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Brothers in Art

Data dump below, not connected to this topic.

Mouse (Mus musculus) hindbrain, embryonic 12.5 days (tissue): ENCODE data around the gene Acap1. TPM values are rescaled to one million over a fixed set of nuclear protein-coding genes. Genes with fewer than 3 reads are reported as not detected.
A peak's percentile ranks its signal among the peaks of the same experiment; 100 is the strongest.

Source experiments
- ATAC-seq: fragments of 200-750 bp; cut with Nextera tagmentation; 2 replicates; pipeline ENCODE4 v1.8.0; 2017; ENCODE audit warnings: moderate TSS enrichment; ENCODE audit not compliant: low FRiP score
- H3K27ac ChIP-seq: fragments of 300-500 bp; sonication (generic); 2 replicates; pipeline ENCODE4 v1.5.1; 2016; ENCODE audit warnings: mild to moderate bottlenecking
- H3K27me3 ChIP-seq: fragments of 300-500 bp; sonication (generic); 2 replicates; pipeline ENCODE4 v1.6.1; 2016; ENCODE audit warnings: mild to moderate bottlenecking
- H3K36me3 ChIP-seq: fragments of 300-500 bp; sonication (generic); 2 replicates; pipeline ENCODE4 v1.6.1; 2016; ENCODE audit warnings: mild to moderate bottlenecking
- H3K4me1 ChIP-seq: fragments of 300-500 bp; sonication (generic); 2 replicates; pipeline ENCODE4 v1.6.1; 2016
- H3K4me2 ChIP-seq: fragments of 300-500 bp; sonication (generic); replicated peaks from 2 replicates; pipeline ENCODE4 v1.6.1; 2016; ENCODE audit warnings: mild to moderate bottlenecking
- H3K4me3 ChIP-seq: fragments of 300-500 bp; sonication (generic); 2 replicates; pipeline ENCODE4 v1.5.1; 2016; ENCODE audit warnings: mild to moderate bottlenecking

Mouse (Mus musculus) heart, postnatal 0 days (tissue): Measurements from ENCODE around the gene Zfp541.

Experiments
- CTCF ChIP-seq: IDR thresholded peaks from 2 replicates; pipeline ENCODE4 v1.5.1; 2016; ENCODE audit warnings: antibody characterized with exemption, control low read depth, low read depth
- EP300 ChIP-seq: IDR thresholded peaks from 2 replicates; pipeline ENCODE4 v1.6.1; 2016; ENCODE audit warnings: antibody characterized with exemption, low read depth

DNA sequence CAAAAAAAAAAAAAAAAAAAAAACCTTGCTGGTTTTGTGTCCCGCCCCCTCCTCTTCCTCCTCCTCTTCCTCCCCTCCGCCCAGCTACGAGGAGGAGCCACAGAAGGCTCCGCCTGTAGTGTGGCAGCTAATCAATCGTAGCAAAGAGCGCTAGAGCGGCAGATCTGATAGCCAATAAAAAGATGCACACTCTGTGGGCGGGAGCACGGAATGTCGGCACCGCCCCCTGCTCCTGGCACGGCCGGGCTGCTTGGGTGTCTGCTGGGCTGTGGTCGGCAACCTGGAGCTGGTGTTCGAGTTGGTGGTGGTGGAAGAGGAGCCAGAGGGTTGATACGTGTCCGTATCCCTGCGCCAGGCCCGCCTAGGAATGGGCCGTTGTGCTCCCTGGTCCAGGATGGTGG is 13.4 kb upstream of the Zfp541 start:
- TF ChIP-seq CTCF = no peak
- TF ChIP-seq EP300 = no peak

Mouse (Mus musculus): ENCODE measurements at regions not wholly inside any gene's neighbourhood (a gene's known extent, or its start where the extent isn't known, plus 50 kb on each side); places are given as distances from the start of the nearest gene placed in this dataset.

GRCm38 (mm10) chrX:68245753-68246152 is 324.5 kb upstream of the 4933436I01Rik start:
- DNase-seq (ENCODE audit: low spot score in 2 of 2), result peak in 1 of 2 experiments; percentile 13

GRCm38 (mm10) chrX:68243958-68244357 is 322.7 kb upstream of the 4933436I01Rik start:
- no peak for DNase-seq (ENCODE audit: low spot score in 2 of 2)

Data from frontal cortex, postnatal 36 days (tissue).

On this episode of The Comics Alternative, Gene and Derek turn a critical spotlight on the upcoming releases from the small press, Hang Dai Editions. The guys begin with a brief conversation with Dean Haspiel and Gregory Benton, two of the founders of the Hang Dai Studio, a collective that they founded along with Josh Neufeld and the late Seth Kushner. In this interview, they describe the origins of their publishing line and share many of their experiences in getting it off the ground. Hang Dai Editions began as their studio imprint back in 2013, and up until recently the creators had limited their publications to smaller, personal projects available mainly through conventions and local events. But as announced earlier this year, Hang Dai became part of Marc Arsenault’s Alternative Comics publishing co-op, and with wider distribution, the Hang Dai folks wanted to up their game with longer and more ambitious projects. The first three releases since becoming part of the co-op, all being releases on September 15, are what Derek and Gene discuss for the remainder of the show. They begin with Haspiel’s Beef with Tomato, a collection of autobiographic shorts that reads as a sequel or follow-up to his 2001 comic, Opposable Thumbs. As with the earlier work, the stories in this new Hang Dai book are woven together by particular themes or gain cohesion through a shared tone. In the case of Beef with Tomato, that commonality is largely the risks and the unexpected occurrences of close urban living. The book also includes a variety of short prose pieces and previously published comics that, while similar in subject matter and tone to the first (and newer) twelve stories, stand apart in style yet provide a nice coda to the collection as a whole. Next, the Two Guys turn their attention to Gregory Benton’s Smoke. Much like last year’s B+F, this is a large-format wordless comic featuring Xolo, a large skull-faced dog based on Xolotl, the Aztec god associated with fire, sickness, and death. The story follows two brothers as they work on an industrial tobacco farm, and the hazardous conditions they work under spawn a surreal journey into another dimension, something dreamlike while at the same time darkly foreboding. Benton’s vibrant, beautiful art is front and center in this work, and Gene and Derek point out his strategic handling of art styles when straddling the book’s different narrative worlds. Finally, the guys look at Seth Kushner’s Schmuck, a collection of twenty-two autobiographic stories, all written by Kushner but each illustrated by a different artist. Derek and Gene recognize many of those whose art is featured in the book — e.g., Haspiel and Benton, but also Noah Van Sciver, Nick Bertozzi, and Josh Neufeld — but there are several illustrators who are new to the guys. All of this gives Schmuck a feeling of both fragmentation and cohesiveness. Each artist provides a unique visual lens through which to interpret the book’s protagonist, Adam Kessler, the fictional persona of Kushner. Yet at the same time, all of the stories unfold along one trajectory: Adam’s attempts to find a meaningful relationship with a woman. Seth Kushner passed away earlier this year, but Schmuck was a life labor, ambitious in scope, that becomes fully realized next month. It, along with Smoke and Beef with Tomato, marks a new beginning for Hang Dai Editions, and one that Gene and Derek are excited to discuss.